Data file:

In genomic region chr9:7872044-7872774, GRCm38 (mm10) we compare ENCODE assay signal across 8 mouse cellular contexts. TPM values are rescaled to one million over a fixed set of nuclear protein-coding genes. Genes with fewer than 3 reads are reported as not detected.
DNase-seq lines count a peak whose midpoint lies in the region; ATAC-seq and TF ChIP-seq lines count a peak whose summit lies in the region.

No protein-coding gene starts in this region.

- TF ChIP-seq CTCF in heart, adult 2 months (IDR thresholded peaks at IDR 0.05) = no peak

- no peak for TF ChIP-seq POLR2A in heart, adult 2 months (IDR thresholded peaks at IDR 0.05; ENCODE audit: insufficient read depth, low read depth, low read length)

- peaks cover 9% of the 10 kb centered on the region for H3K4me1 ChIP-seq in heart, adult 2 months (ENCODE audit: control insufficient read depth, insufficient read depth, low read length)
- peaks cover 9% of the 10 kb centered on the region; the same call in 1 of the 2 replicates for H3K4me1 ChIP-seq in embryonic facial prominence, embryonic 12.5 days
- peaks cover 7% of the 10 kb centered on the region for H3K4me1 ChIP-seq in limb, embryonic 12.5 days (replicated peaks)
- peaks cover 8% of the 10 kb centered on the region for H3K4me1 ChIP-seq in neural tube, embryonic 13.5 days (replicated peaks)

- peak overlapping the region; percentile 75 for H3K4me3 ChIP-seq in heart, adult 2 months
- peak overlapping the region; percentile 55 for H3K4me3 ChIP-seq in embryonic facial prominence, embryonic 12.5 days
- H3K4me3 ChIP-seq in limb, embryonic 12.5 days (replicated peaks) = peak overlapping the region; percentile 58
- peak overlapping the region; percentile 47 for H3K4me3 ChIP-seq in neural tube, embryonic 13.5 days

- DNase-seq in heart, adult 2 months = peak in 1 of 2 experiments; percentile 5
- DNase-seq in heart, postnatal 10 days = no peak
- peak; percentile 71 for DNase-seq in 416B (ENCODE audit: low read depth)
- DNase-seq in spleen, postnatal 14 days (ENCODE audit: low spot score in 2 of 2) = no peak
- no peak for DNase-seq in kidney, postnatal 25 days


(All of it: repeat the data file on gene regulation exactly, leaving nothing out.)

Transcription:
In genomic region chr9:7872044-7872774, GRCm38 (mm10) we compare ENCODE assay signal across 8 mouse cellular contexts. TPM values are rescaled to one million over a fixed set of nuclear protein-coding genes. Genes with fewer than 3 reads are reported as not detected.
DNase-seq lines count a peak whose midpoint lies in the region; ATAC-seq and TF ChIP-seq lines count a peak whose summit lies in the region.

No protein-coding gene starts in this region.

- TF ChIP-seq CTCF in heart, adult 2 months (IDR thresholded peaks at IDR 0.05) = no peak

- no peak for TF ChIP-seq POLR2A in heart, adult 2 months (IDR thresholded peaks at IDR 0.05; ENCODE audit: insufficient read depth, low read depth, low read length)

- peaks cover 9% of the 10 kb centered on the region for H3K4me1 ChIP-seq in heart, adult 2 months (ENCODE audit: control insufficient read depth, insufficient read depth, low read length)
- peaks cover 9% of the 10 kb centered on the region; the same call in 1 of the 2 replicates for H3K4me1 ChIP-seq in embryonic facial prominence, embryonic 12.5 days
- peaks cover 7% of the 10 kb centered on the region for H3K4me1 ChIP-seq in limb, embryonic 12.5 days (replicated peaks)
- peaks cover 8% of the 10 kb centered on the region for H3K4me1 ChIP-seq in neural tube, embryonic 13.5 days (replicated peaks)

- peak overlapping the region; percentile 75 for H3K4me3 ChIP-seq in heart, adult 2 months
- peak overlapping the region; percentile 55 for H3K4me3 ChIP-seq in embryonic facial prominence, embryonic 12.5 days
- H3K4me3 ChIP-seq in limb, embryonic 12.5 days (replicated peaks) = peak overlapping the region; percentile 58
- peak overlapping the region; percentile 47 for H3K4me3 ChIP-seq in neural tube, embryonic 13.5 days

- DNase-seq in heart, adult 2 months = peak in 1 of 2 experiments; percentile 5
- DNase-seq in heart, postnatal 10 days = no peak
- peak; percentile 71 for DNase-seq in 416B (ENCODE audit: low read depth)
- DNase-seq in spleen, postnatal 14 days (ENCODE audit: low spot score in 2 of 2) = no peak
- no peak for DNase-seq in kidney, postnatal 25 days